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Expectations and Fulfillment

An important truth to remember in the coming year:

You will rarely get more than you expect. Now, there are substantial exceptions that prove the rule: in marriage, you often get much more positive than you expect; acting in faith often brings more than you expect; and sometimes other folks will surprise you.

But in two areas, realize that your expectations define the outcome.

First, in your interactions with businesses. You know why your order is wrong 75% of the time you go to McDonald’s? There are a few possibilities. One is that your order is too complex for reasonable people, like wanting a hamburger with cheese on half and two bottom buns but no onions. Seriously? Order close to the menu, man.

The second is that you are actually not ordering what you think you’re ordering. The McDouble? It’s not chicken.

But the main reason? We’ve come accept, and then expect, that even though we pay for the service of getting a meal, and even though the restaurant claims to be competent to serve it, they’ll screw it up. We’ve come to expect that the places we eat aren’t going to be clean, the stores will have less-than-friendly workers, and so forth.

And then we get what we expect. Following that up, we get grumpy when the error is “too big,” after setting a standard of “make an effort, but who cares on the results.”

This starts the cycle: a business then performs to its lowest possibility. It then performs, financially, at that level. Then, they only pay for that level of competence from their employees. Competent people then move on…or slide down to the average around them, depending on the structure.

So stop it. Stop accepting it. Don’t be a jerk about it, but be clear about your expectations, and be firm that you will not accept it. Be it with those you work for, those who work for you, or those whose services you utilize. Because here’s the deal: if you served good food, fast, in a clean environment, cheerfully, without being on your cellphone, then McD’s might be able to pay you more an hour because you’d have more customers. And certainly, that person who just came through your line won’t walk away sneering at your desire for a raise.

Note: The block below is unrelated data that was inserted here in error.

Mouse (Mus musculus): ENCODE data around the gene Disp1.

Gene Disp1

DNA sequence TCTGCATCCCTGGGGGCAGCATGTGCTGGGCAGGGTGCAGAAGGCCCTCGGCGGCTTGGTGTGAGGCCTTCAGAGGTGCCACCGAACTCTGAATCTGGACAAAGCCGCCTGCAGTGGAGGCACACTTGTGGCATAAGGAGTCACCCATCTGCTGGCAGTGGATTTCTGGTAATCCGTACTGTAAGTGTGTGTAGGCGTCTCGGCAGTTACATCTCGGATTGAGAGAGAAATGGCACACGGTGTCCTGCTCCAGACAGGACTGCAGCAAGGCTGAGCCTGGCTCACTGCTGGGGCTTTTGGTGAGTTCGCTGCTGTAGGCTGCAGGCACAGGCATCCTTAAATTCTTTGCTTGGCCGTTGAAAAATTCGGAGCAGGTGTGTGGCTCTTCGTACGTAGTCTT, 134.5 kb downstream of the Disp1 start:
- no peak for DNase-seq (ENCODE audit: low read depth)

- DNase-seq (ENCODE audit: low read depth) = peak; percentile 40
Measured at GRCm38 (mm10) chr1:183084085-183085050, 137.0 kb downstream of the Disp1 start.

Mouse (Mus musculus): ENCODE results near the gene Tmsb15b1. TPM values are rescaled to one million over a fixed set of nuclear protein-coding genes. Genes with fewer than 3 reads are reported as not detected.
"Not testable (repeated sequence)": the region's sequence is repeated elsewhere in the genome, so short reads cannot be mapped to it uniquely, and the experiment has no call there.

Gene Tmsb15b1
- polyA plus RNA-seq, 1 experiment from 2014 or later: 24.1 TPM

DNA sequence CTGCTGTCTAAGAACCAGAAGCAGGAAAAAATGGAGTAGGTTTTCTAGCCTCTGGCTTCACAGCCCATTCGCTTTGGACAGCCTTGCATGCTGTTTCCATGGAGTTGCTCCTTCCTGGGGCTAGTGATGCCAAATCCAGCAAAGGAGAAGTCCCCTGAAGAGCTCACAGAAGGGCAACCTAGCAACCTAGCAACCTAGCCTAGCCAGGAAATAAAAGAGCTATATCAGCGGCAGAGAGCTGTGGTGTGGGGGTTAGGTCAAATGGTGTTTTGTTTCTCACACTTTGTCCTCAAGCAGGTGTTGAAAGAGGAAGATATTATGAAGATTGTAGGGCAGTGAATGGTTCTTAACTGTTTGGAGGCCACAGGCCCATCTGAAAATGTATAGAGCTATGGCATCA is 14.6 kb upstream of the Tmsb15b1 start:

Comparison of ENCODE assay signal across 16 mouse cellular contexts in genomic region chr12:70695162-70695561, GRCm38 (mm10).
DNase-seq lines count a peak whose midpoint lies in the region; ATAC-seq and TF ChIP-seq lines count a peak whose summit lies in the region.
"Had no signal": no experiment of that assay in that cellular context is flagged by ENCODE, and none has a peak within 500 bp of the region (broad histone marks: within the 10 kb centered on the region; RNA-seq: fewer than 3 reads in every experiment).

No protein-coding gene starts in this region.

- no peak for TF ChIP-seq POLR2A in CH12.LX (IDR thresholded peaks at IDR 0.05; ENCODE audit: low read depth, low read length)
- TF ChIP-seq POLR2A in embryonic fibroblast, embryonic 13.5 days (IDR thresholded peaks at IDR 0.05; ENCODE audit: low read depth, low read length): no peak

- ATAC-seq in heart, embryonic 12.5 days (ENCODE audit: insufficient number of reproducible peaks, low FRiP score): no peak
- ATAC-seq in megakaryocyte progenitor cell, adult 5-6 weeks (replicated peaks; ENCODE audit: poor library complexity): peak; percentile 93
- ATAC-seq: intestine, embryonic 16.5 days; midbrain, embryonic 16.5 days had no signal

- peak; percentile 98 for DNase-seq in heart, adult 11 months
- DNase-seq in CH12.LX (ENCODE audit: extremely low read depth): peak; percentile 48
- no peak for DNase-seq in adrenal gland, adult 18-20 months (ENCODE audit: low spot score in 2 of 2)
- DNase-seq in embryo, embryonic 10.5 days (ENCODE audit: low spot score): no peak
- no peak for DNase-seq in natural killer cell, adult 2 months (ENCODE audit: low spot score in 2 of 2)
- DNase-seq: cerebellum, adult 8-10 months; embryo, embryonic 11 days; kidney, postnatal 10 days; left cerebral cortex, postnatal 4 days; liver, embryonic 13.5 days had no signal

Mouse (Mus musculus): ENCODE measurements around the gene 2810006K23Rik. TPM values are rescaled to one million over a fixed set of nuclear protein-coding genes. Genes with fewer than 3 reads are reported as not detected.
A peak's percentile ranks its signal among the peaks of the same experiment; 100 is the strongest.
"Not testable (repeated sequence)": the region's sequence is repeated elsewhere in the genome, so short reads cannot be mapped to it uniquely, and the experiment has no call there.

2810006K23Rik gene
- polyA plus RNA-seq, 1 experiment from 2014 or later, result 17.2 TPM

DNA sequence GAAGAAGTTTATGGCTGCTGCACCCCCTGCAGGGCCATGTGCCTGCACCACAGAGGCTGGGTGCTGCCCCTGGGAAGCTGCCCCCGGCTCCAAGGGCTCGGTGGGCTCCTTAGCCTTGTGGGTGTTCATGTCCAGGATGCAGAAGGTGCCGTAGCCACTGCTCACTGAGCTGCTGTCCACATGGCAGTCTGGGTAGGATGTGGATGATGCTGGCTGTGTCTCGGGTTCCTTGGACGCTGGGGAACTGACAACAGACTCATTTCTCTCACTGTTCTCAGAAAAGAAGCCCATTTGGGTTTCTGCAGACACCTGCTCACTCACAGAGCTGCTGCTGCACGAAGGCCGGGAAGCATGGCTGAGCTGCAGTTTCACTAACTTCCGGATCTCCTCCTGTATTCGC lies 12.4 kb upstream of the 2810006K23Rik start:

More than this, though, is that we need to expect more of ourselves.

It’s very easy to see how we should expect more from the people around us.

But what of ourselves? Do I expect to be putting in the work, doing the tasks?

Consider this: Do we expect from ourselves as much as we expect from others?

I’ve become convinced, in the last 2 weeks, that part of why we get so readily agitated at poor service and poor quality is not that we’re not getting what we pay for. It’s not that we deserve more or that days used to be better.

It’s that we see ourselves in the mirror of low results. It is that we haven’t put our whole heart into our work. It’s that we have reached a point that we’ll do the minimum and walk away.

So raise the level this year. Put in your best, expect more from you.

Then patiently raise the expectations around you.

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